By Christopher Zieja
In our current political system, gerrymandering empowers elected officials to choose their voters rather than have voters choose the politicians. The result? Partisanship and polarization. Centrists are stymied and politics less civil due to an overwhelming number of non-competitive legislative districts. As a result, politicians have little incentive to forge thoughtful, practical solutions. Political polarization threatens the United States and does not represent the will of its people.
There are, however, solutions. In its most recent mayoral contest, Minneapolis implemented Ranked-Choice Voting. Voters ranked their choices for Mayor on the same ballot – so if your first choice did not garner enough votes to advance in the contest, then your second choice would count, and so on. In the 33rd round, Mayor Betsy Hodges emerged victorious with 48.95 percent of the ranked vote. Throughout the mayoral campaign, she and other candidates did not merely ask for a vote, but instead to be as high as possible on a given voter’s list of choices. In developing a more civil approach to politics, ranked-choice voting is a way we can focus on building collaborative governance and attracting more women to run for elected office.
To eliminate gerrymandering, reform advocates propose using Independent Redistricting Commissions, which would give a group – a Commission – of citizens the power to draw district boundaries; the group would be selected to reflect the varied cultures and communities of a given state. It is imperative that politicians not draw the boundaries of the districts that they represent because it’s up to voters to choose those who represent them rather than the other way around.
While the legislative district boundaries drawn by Independent Redistricting Commissions would be drawn based on objective criteria like geographic features and compactness, a Commission alone does not solve the two structural problems inherent within the existing single-member-district system. First, the system relies on First-Past-the-Post voting, which means that whichever candidate gets the highest percentage of the vote wins – whether that’s 50.1 percent or a plurality of just 13 percent – none of the other 49.9 percent or 87 percent earn representation. All voters’ voices matter, yet neither the current system nor Independent Redistricting Commissions by themselves allot citizens the representation that they deserve.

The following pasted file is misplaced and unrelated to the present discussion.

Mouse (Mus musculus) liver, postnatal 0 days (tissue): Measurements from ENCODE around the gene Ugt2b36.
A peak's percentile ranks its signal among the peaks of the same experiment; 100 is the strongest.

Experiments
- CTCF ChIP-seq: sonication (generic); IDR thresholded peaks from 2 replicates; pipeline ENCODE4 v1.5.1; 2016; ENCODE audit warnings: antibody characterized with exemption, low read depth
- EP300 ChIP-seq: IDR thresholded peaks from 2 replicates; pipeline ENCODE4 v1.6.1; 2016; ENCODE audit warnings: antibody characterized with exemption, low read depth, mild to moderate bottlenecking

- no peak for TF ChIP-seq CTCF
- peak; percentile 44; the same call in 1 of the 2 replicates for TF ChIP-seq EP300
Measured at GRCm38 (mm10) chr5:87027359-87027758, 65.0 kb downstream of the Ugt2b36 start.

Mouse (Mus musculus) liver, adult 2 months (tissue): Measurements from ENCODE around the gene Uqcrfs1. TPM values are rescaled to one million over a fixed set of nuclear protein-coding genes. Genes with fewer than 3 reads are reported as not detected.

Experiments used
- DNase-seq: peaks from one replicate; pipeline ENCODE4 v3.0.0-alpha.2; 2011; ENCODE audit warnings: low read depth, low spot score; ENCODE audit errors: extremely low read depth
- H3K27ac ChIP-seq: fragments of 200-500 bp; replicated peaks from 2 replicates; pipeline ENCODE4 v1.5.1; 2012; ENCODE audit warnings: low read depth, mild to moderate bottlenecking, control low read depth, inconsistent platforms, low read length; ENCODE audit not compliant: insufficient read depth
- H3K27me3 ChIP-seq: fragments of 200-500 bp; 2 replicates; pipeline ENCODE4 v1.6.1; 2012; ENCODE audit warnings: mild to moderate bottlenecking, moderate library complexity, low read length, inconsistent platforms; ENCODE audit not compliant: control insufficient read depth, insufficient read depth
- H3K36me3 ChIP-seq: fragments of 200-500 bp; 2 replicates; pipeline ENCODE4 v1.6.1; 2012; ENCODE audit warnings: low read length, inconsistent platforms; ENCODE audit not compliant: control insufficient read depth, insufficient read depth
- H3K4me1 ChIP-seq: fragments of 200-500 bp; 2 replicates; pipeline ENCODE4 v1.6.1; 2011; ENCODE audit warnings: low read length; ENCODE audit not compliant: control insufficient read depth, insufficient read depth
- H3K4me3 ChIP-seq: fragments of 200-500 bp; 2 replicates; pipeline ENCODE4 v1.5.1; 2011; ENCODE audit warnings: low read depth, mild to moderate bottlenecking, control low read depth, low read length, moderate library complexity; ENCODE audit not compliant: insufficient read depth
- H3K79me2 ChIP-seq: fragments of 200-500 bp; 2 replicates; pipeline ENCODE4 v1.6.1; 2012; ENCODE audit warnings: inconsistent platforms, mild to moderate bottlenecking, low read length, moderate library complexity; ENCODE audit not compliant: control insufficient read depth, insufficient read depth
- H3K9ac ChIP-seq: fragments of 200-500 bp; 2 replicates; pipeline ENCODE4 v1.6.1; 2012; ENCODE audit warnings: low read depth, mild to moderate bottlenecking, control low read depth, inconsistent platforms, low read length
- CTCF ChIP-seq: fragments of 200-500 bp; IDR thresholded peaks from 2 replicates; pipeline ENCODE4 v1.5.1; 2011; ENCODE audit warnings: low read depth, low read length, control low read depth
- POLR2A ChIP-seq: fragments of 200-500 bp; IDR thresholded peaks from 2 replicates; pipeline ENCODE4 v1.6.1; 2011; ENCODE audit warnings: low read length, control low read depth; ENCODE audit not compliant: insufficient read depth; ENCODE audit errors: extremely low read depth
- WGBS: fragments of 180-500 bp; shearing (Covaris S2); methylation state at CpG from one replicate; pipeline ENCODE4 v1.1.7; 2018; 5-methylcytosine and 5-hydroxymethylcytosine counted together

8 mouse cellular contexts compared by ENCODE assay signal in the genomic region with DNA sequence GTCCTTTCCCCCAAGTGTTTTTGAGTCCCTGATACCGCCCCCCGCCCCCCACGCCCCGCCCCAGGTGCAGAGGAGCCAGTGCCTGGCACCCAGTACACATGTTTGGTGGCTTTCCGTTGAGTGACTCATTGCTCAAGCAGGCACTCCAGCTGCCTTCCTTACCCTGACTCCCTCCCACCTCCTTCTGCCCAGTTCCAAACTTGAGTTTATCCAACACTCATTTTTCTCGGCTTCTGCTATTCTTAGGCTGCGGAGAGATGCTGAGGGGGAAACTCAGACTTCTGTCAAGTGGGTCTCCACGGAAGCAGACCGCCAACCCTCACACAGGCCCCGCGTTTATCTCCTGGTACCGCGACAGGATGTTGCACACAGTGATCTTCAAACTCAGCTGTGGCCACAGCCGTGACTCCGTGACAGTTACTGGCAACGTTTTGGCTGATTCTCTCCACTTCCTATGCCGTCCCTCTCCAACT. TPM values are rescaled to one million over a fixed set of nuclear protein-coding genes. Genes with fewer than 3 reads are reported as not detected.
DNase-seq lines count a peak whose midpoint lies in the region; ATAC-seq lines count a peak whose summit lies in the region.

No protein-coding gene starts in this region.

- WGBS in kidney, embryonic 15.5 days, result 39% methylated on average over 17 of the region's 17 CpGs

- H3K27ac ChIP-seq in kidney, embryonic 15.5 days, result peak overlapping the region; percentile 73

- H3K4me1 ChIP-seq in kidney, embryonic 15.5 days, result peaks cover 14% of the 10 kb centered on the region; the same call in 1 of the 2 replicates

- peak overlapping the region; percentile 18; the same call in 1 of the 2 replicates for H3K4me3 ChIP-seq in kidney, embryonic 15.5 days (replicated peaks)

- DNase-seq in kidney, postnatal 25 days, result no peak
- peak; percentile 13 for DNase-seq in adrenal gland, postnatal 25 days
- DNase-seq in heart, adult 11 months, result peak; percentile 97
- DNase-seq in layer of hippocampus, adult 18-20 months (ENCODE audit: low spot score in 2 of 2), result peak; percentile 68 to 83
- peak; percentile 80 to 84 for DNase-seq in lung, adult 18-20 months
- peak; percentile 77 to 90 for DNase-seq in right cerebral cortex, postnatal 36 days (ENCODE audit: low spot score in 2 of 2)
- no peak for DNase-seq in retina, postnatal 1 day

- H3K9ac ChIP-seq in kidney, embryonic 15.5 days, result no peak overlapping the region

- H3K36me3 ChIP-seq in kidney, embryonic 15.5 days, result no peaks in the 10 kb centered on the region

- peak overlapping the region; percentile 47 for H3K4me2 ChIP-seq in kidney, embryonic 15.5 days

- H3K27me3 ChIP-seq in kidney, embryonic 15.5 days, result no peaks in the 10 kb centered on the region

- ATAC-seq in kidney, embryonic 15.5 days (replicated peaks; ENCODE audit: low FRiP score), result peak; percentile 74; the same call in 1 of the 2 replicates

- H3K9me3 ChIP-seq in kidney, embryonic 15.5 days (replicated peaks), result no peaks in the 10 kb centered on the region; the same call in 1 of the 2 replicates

The second structural problem inherent to the single-member-district system is its inability to effectively offer minorities the varied representation that they are by law granted. Racial minorities, overwhelmingly Democratic, are naturally concentrated into particular neighborhoods, making it easy for them to be drawn into a small number districts, but preventing them from being reflected in legislative bodies in the proportion that they constitute of the overall population. This phenomenon, called unintentional gerrymandering, leads to some overwhelmingly Democratic districts, and many more marginally Republican ones. While racial minorities as a whole prefer Democrats, that doesn’t suggest that all African-Americans or Hispanic and Latino Americans share the same policy preferences, for after all city living and suburban residence demand different priorities. It is critical that to offer minorities the representation that they deserve, we move beyond an Independent Redistricting Commission quick-fix.
An adequate system integrates Independent Redistricting Commissions and two other elements: multi-member districts and ranked-choice voting. Let’s take Virginia as an example: Currently, the Commonwealth has 40 single-member State Senate districts. In this structure, we elect liberal Democrats and conservative Republicans with few moderates because our elected officials have no incentive to devote attention beyond primary elections in safe districts. Any effective solution must address this issue. If Virginia were drawn into eight Senate districts, each sending five Senators to Richmond, then the spectrum of political views in a given district would be reflected: the election wouldn’t be about getting more votes than anybody else, but about building a coalition of supporters of x percent of voters within a multi-member district. This would justly give the opportunity for the ideological left, center, and right, of each part of Virginia to gain representation, rather than just the ideological extremes as is the case now. Furthermore, gerrymandering would be curbed as multi-member districts would be drawn by an Independent Redistricting Commission.
Some are skeptical, insisting that a redistricting system relying on multi-member districts, ranked-choice voting, and independent commissions is unconstitutional. But nothing is unconstitutional about it. To get our problems solved in Richmond and Washington, we know that our legislators need to collaborate. A multi-member-district, ranked-choice-voting system is integral to stopping the polarization and having voters select politicians rather than having politicians select their voters.